Sunday, April 24, 2011

Street Walker - Abbot Kinney Part I

I was an hour late to lunch.  This is how Nat pays me back.
Not one cooperative photo.  Yet she remains adorable.
 For being a native Angelino, I am remarkably underexposed to many of the unique neighborhoods and features of this great city I live in.  Case in point, Abbot Kinney Blvd in Venice.  I had heard about it for years, but never made it down there to check it out for myself.  I made plans to spend an unoccupied Saturday afternoon with my friend, Natalie (who will soon be leaving for a week to visit Scotland), having lunch and then hitting the pavement and checking out what the famed area had to offer.

We had lunch at a great little cafe called 3 Squares (SNL's Bill Hader sat next to us.  It took a phone call and an imdb search to figure out who he was, because neither of us could put a name to the face, but regardless of our ignorance, a brush with fame is nothing to be scoffed at, even if you live in LA).  We both ate things we shouldn't have (the Pretzel Burger is as good as everyone told us it would be, there was also dairy involved, and french fries), but our remorse was non existent.  We were seated on the patio, the ideal place to people watch (and dog watch, they were everywhere!) and to enjoy the beautiful Southern California weather.  Another perk for the patron; there's a parking garage behind the cafe, so no need to patrol for street parking if you aren't in the mood, or you happen to be running late, like I was.  I parked for 4 dollars with restaurant validation.

The back room at Bountiful.  A wonderland
of vintage charm and unique objet.  Note the
Hydrangeas and hanging plants.
We hit the street after lunch, and the first place that sucked us in was a home shop called Bountiful (  Neither of us are big members of the Shabby Chic fan club, but the shops exuberant displays and unique merchandise made us forget all that.  Set withing the confines of a former Hardware shop, still with it's original tile floor, the store is literally packed with things, wonderful things, large, small, and gargantuan. 

Vintage cake stands (stacked 5' tall on top of tables), chandeliers, lanterns, linens, etageres, bath products, furniture, candles, jewelery and the makings of an endless wish list filled the interior to the gills.  They had a great selection of unusual antiques scattered throughout, and, as if there weren't enough beautiful things to look at, the shop was peppered with fresh flowers that had been worked into the displays, giving a little extra decadence to the presentation.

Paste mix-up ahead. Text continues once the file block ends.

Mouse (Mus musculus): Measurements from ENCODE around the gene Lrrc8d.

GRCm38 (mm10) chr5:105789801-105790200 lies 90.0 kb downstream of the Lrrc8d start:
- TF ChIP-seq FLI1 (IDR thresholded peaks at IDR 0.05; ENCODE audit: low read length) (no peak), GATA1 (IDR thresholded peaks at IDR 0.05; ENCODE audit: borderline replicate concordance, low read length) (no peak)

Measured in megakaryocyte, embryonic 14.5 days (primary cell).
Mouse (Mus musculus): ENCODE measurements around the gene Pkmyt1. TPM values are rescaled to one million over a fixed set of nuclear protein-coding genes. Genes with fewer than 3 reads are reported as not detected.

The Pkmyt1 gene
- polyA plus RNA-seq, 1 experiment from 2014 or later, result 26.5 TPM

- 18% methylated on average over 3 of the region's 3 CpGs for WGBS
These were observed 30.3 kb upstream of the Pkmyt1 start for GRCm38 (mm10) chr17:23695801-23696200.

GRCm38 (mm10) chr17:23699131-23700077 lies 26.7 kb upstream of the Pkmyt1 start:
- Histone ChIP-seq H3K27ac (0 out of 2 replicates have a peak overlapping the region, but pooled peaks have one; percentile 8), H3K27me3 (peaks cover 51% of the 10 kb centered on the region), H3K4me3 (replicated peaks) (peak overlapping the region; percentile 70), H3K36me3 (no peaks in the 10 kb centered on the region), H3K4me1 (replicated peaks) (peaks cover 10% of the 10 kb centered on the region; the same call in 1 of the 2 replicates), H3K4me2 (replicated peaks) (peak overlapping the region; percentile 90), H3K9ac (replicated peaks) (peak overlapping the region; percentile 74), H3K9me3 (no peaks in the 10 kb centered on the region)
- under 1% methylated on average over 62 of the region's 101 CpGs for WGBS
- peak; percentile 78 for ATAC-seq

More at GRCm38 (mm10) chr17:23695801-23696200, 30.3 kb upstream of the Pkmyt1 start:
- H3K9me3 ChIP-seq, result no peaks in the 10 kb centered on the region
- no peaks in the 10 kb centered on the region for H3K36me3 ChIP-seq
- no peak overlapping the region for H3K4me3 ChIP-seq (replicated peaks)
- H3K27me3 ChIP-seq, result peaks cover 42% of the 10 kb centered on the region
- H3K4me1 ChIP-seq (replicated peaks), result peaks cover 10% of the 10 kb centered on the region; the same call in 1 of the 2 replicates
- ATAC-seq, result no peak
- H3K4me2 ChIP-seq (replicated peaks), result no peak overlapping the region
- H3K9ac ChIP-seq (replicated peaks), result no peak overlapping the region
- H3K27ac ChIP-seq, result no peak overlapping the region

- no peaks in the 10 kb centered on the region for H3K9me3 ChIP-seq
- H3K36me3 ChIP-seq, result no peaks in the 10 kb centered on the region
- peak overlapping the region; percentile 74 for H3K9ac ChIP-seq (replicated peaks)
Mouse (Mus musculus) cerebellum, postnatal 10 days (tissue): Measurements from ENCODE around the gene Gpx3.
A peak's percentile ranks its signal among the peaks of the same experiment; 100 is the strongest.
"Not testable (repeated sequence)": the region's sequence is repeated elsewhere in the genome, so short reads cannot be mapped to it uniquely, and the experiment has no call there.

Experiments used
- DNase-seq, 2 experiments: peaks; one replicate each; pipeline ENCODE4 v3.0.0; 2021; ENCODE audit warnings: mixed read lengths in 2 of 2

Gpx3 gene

It was all a mix of English and French Country with a little Americana thrown in.  As ladies browsed through the labyrinth of rooms, the men they arrived with stayed near the entrance, paralyzed from fear; tapping the smallest wire work basket made one afraid of an impending and financially crippling landslide.  It really was a wonderland for someone who appreciates chipped paint, old mirrors and chandeliers...I happen to be just that sort of someone. 

Amid jewelry and vintage hats, something
truly breathtaking; a chandelier hung with
equal parts crystals and champagne hued
Christmas Ornaments.
An open armoire displays an extensive collection
of stoneware, transferware, and ceramics in all
shapes and sizes (note the chamber pots on the
bottom shelf and the vintage kitchen canisters
on the second).  Of course, the flowers and fruit
add just that extra 'something'. 

A sideboard scattered with candle sticks and accessories.
The mirror reflects a glass front armoire stocked with vintage

Bittar's interior, complete with Venice Hipster salesgirls.
 One of my must visit shops was the newly opened Alexis Bittar (  Several of my friends and clients have fallen for his work, and I can see why they love it so much.  Pieces are bold, unique, and attention grabbing.  Bittar's signature medium is hand carved Lucite, but he also works in metal, crystal, and semi-precious stones.  The larger more avante garde styles naturally fit in with the lifestyle of LA and the Arty/Hippie/Boho chic vibe of Abbott Kinney. 

Situated in a remodeled Beach Bungalow with French doors flung open to the Boulevard, the shop is set up gallery style with chic custom cabinets (with button tufted interiors) hung at eye level along one wall, and windows open to the street along another.  Natural light pours in, showing the jewelry off beautifully.  The exposed rafters and bleached wood floor gave a lofty feeling, while the use of Deco style pendant lights, raised paneling, and hand painted cherry blossoms on the walls added the formality and glamour usually associated with a jewelry boutique.  In addition to Bittar's own label, there's also a fun selection of antique jewelry and accessories, most of them small and delicate Victorian pieces.

Stay tuned for part two.

- Ian

Bittar's cabinets were filled with his
elegant pieces, such as this necklace
of shell pearls and Lucite studded with
Featured just as prominently were his
bold styles, like this statement necklace
of graduated gold-plated sphere cages.
It's very Samantha Jones.

The window display to the street featured
taxidermy Bears dressed in Pearls and Lucite.

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